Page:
• 1yr Rtn +26.69% down from last week’s 29.10%

The Nasdaq reached another new all-time high this year of 6,217.34 on May 25, 2017. (NASDAQ previous highs were as follows: 6,170,16 on May 16, 2017; 6,133 reached on May 9, 2017; 6102.72 reached on May 2, 2017; 6074.04 on April 28, 2017; and 5,936.39 hit on April 5, 2017.)

 

–Russell 2000 +1.85% YTD up from last week’s +0.75%

  • 1yr Rtn +21.28% down from last week’s +24.90%

The Russell 2000 reached a new all-time high of 1,425.7 on April 26, 2017.

(Its previous high of 1,414,82 was reached on March 1, 2017.)

 

-Mutual funds

The year-to-date return for the average U.S. Diversified Equity Fund had a good performance week. At the close of business on Thursday, May 25, 2017 it stood at 6.70% That’s up a tidy sum from the previous week’s figure of 4.77%.

Large-Cap Growth Funds continued to lead the way, up 15.59%. Close behind it were Equity Leverage Funds, up15.26% followed by Multi-Cap Growth Funds, up 14.17%.

Lots of pluses and minuses in the Sector Funds world with the average fund under this broad heading up 4.77%. Those invested in Global Science/Technology Funds enjoyed an average return of 24.73% while Commodities Energy Funds’ had an average return of -13.72%.

But it’s World Equity Funds where things continue to be going well as the average fund under this heading was up 15.01%.

Visit www.allaboutfunds.com for more information about how various equity and fixed-income funds have rewarded investors over the short-and long-term, based upon Lipper data. Short-term meaning weekly and monthly performance returns; longer-term includes quarterly, year-to-date, 1-yr, 2-yr, 3-yr and 5-yr returns.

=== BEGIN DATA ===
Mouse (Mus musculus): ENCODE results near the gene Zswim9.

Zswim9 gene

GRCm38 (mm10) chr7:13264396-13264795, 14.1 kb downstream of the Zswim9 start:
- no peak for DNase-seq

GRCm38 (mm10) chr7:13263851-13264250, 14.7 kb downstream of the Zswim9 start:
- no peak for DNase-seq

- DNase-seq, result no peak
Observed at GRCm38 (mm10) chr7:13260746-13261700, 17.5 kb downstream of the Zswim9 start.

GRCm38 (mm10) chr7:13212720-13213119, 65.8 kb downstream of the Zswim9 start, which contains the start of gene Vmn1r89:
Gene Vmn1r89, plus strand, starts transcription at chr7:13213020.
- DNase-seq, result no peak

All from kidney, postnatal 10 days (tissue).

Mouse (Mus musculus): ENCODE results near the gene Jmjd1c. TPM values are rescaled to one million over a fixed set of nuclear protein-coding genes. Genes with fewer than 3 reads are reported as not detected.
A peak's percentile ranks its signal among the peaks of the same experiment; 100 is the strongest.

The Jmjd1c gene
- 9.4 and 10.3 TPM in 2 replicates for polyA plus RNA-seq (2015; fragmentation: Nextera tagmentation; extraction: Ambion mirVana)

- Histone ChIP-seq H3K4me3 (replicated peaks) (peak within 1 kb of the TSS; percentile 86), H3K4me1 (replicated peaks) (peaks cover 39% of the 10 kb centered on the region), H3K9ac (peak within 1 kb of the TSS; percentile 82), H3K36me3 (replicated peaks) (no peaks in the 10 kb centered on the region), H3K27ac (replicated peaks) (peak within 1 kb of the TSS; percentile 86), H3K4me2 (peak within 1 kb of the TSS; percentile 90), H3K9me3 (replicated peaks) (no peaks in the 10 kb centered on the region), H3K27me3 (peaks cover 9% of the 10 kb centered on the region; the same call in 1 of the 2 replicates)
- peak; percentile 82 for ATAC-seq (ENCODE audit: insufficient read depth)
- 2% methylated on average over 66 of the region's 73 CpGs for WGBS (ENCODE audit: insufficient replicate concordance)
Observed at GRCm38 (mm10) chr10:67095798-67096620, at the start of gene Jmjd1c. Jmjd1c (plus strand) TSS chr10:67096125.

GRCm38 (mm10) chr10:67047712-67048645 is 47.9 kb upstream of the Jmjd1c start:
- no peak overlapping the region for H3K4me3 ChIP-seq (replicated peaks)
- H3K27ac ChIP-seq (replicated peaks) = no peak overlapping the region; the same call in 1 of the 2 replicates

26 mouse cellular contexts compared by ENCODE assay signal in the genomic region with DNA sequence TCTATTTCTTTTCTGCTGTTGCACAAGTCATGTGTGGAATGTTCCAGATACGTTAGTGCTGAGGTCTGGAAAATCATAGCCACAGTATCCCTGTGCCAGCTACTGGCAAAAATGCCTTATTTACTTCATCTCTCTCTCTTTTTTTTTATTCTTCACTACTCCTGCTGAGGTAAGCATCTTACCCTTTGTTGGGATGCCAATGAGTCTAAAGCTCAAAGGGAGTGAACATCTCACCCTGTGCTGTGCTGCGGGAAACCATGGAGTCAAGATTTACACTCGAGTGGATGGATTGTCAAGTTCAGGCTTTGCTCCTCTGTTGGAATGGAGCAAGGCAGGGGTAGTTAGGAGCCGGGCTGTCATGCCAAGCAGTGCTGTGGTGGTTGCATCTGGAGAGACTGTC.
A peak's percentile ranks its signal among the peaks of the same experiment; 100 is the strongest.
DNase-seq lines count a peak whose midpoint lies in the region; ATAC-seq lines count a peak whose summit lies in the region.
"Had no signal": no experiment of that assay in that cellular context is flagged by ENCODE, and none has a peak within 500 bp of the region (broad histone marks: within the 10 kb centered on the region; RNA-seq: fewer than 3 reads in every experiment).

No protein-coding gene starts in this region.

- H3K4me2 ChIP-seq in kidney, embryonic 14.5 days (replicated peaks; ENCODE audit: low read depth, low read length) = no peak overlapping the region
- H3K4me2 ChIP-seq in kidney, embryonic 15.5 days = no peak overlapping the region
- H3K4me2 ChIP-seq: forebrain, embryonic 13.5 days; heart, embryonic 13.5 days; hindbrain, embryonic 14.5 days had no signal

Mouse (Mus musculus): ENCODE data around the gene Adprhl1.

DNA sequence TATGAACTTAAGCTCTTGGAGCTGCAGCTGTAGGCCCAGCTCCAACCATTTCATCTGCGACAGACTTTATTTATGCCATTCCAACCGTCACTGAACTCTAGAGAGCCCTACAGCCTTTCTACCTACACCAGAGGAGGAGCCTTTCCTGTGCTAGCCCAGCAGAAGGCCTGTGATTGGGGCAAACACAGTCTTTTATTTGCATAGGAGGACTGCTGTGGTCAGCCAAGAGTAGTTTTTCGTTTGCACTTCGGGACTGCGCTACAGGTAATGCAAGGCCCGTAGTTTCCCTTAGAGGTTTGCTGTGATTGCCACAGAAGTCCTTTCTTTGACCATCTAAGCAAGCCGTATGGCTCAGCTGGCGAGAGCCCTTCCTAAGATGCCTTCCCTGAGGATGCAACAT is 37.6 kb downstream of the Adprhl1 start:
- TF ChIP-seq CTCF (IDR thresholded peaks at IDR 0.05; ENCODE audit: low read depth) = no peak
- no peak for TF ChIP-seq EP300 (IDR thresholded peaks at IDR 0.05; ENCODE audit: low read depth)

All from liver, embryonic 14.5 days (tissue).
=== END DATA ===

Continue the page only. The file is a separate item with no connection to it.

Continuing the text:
• What’s behind “Sell in May and go away”

Some of the they’s on Wall Street are saying that because this market has been so confounding and difficult to call that this time it’s different. Time will tell if the they’s have it right. Or, they don’t.

In the meantime, here’s what history has taught us about the May-November six-month investment strategy that coined the “Sell in May and go away” saying.

From a recent Reuters.com story comes this: “In the last 20 years, a $100 investment in the S&P from November through April would have become $343 while a $100 investment in May through October in the same years would have slipped to $98.50, according to Bespoke Investment Group…”